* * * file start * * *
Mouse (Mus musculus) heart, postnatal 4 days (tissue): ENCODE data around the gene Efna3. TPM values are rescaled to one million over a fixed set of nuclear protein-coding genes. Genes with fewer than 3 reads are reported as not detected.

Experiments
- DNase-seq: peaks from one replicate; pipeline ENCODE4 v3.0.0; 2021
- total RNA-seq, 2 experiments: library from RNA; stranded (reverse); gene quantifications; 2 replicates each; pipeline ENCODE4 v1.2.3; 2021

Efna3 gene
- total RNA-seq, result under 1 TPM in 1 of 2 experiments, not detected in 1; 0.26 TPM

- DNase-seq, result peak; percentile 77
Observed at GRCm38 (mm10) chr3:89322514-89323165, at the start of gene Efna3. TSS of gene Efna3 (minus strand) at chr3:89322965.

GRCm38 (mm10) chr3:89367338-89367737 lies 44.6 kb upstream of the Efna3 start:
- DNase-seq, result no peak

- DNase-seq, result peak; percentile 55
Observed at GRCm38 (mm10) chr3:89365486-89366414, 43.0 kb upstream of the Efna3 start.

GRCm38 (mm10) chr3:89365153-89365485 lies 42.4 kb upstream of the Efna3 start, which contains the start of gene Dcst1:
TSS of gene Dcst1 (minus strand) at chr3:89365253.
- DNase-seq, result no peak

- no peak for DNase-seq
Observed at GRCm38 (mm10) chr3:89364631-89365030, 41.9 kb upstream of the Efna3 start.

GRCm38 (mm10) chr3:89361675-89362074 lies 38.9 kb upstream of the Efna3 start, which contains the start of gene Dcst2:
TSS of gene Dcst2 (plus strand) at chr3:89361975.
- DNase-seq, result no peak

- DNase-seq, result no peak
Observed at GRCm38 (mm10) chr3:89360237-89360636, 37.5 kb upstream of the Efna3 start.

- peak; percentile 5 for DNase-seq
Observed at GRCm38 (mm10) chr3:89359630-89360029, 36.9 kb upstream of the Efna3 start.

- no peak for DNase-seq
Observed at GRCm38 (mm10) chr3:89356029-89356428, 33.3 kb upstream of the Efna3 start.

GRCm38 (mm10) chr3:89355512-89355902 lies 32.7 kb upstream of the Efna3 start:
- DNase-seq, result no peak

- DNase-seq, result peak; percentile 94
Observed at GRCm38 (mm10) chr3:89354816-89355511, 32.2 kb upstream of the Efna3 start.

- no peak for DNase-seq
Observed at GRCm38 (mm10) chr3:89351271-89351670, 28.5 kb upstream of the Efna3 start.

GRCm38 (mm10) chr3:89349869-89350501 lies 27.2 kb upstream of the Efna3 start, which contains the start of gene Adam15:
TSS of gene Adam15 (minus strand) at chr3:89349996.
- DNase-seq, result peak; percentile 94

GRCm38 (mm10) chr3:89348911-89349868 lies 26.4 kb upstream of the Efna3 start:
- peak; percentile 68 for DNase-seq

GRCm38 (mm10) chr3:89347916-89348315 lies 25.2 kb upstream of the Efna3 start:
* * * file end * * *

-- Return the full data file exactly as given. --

Mouse (Mus musculus) heart, postnatal 4 days (tissue): ENCODE data around the gene Efna3. TPM values are rescaled to one million over a fixed set of nuclear protein-coding genes. Genes with fewer than 3 reads are reported as not detected.

Experiments
- DNase-seq: peaks from one replicate; pipeline ENCODE4 v3.0.0; 2021
- total RNA-seq, 2 experiments: library from RNA; stranded (reverse); gene quantifications; 2 replicates each; pipeline ENCODE4 v1.2.3; 2021

Efna3 gene
- total RNA-seq, result under 1 TPM in 1 of 2 experiments, not detected in 1; 0.26 TPM

- DNase-seq, result peak; percentile 77
Observed at GRCm38 (mm10) chr3:89322514-89323165, at the start of gene Efna3. TSS of gene Efna3 (minus strand) at chr3:89322965.

GRCm38 (mm10) chr3:89367338-89367737 lies 44.6 kb upstream of the Efna3 start:
- DNase-seq, result no peak

- DNase-seq, result peak; percentile 55
Observed at GRCm38 (mm10) chr3:89365486-89366414, 43.0 kb upstream of the Efna3 start.

GRCm38 (mm10) chr3:89365153-89365485 lies 42.4 kb upstream of the Efna3 start, which contains the start of gene Dcst1:
TSS of gene Dcst1 (minus strand) at chr3:89365253.
- DNase-seq, result no peak

- no peak for DNase-seq
Observed at GRCm38 (mm10) chr3:89364631-89365030, 41.9 kb upstream of the Efna3 start.

GRCm38 (mm10) chr3:89361675-89362074 lies 38.9 kb upstream of the Efna3 start, which contains the start of gene Dcst2:
TSS of gene Dcst2 (plus strand) at chr3:89361975.
- DNase-seq, result no peak

- DNase-seq, result no peak
Observed at GRCm38 (mm10) chr3:89360237-89360636, 37.5 kb upstream of the Efna3 start.

- peak; percentile 5 for DNase-seq
Observed at GRCm38 (mm10) chr3:89359630-89360029, 36.9 kb upstream of the Efna3 start.

- no peak for DNase-seq
Observed at GRCm38 (mm10) chr3:89356029-89356428, 33.3 kb upstream of the Efna3 start.

GRCm38 (mm10) chr3:89355512-89355902 lies 32.7 kb upstream of the Efna3 start:
- DNase-seq, result no peak

- DNase-seq, result peak; percentile 94
Observed at GRCm38 (mm10) chr3:89354816-89355511, 32.2 kb upstream of the Efna3 start.

- no peak for DNase-seq
Observed at GRCm38 (mm10) chr3:89351271-89351670, 28.5 kb upstream of the Efna3 start.

GRCm38 (mm10) chr3:89349869-89350501 lies 27.2 kb upstream of the Efna3 start, which contains the start of gene Adam15:
TSS of gene Adam15 (minus strand) at chr3:89349996.
- DNase-seq, result peak; percentile 94

GRCm38 (mm10) chr3:89348911-89349868 lies 26.4 kb upstream of the Efna3 start:
- peak; percentile 68 for DNase-seq

GRCm38 (mm10) chr3:89347916-89348315 lies 25.2 kb upstream of the Efna3 start: